Carpentier's novel is in three sections. The first takes place in the Vatican in 1864 on the day Pope Pius IX signs a document which he hopes will be the first step towards making Columbus a saint. Pius's motives for initiating the procedure are shown to be political rather than religious, part of the Church's constant scheming to shore up its power in Latin America. The myth of Columbus as 'discoverer' of a 'new world', he recognizes, can become a metaphor which will foster the illusion of a colossus astride the continents: the Church itself. The myth is dependent, of course, on limited knowledge of Columbus's life. But the problem is that his canonization is unlikely unless more is known about him. This section of the novel closes with Pius imagining the excitement of being the friar who had heard Columbus's final confession.
The second part of the novel consequently presents us with Columbus, speaking in his own voice, on his deathbed in 1506. What we overhear is all that he eventually decides not to tell his confessor, the reality rather than the myth. Thus we learn that he is, by and large, a con artist, a lecher, a racist and a murderer. He is a self-intoxicated dreamer, an indifferent navigator and a vicious slave trader. Like Pius IX, his pretensions to power are covered in a gloss of religion, part of the book's achievement being to show how such political strategies have continued long after Columbus. Ultimately, however, the narration of the story at the end point of Columbus's life reveals the most startling thing about him: that he was an amazing failure whose small achievements occurred by accident rather than design.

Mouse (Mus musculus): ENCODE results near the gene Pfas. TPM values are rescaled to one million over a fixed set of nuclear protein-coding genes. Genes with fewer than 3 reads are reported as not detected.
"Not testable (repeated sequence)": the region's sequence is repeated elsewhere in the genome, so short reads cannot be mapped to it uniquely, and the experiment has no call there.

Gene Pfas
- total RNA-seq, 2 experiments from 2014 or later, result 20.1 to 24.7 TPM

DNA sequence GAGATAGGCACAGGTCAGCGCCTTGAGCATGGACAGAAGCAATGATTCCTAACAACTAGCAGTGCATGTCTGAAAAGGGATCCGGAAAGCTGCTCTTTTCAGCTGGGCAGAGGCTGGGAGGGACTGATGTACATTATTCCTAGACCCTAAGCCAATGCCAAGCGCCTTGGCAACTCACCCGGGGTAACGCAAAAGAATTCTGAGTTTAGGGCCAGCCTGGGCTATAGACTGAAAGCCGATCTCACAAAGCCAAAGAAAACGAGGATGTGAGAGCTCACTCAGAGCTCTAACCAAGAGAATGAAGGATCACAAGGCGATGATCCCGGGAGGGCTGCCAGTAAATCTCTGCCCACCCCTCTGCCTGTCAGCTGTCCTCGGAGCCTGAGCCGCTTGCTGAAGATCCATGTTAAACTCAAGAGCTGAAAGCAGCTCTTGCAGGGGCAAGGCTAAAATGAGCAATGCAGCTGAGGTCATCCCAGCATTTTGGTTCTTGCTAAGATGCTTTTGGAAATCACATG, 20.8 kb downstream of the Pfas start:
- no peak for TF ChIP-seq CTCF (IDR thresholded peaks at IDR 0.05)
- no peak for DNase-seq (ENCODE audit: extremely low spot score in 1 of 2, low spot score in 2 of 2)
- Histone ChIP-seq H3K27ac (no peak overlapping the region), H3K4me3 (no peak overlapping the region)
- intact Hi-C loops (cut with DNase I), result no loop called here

The novel's third section takes place as the tercentenary of Columbus's first voyage approaches. Pius is dead and there is little enthusiasm for the Columbus cause. Columbus's ghost itself haunts the Vatican in deluded expectation of his success. He witnesses the devil's advocate, a blatant demagogue, exposing him as the institutor of slavery in the Americas and (comically seen as an equivalent misdemeanour) the father of a bastard. His chances of sainthood demolished, we witness Columbus's shadow vanishing into the air of St Peter's Square. The verbal richness and satirical bite of this novel ought to be recommended every bit as much as the manner in which it retells a familiar narrative. Carpentier's style is often described as 'baroque' but The Harp and the Shadow, at 160 pages, is composed with a careful economy which isn't suggested by that word. The reader gets the impression that Carpentier, who died shortly after completing the book, knew all that there was to know about Columbus, and knew it backwards. But his erudition is far from showy and is often most evident in seemingly throwaway sentences. Treating such a vile chapter of world history with humour was both difficult and risky, but Carpentier pulled it off, perhaps because he himself had a sure footing in both continents too, having divided his life mainly between Cuba and Paris.
But The Harp and the Shadow was not written to lay the Columbus myth to rest. First published in Spanish more than a decade before the quincentenary, it rather alerts us to the resurrection of that myth which people in Britain can now witness in the simple act of posting a letter. As ever, it is not a simple celebration of discovery that is at issue. In Europe, the coincidence of the Columbus quincentenary and the single market is being deliberately exploited to renew faith in Europe as the cradle of world civilization and the natural leader of global culture. In North America it is being used to stress the unity of the United States and Europe, on which the 'new world order' is supposedly based. Common to all such mythologizing is a scandalous disregard for known historical fact. The Harp and the Shadow is not a history book. Yet, written as it is from a completely different cultural and ideological position, it convincingly abjures the legend we are elsewhere being persuaded to believe.
The Harp and the Shadow by Alejo Carpentier (first published in Spanish 1979; English version published by Andre Deutsch, 1992).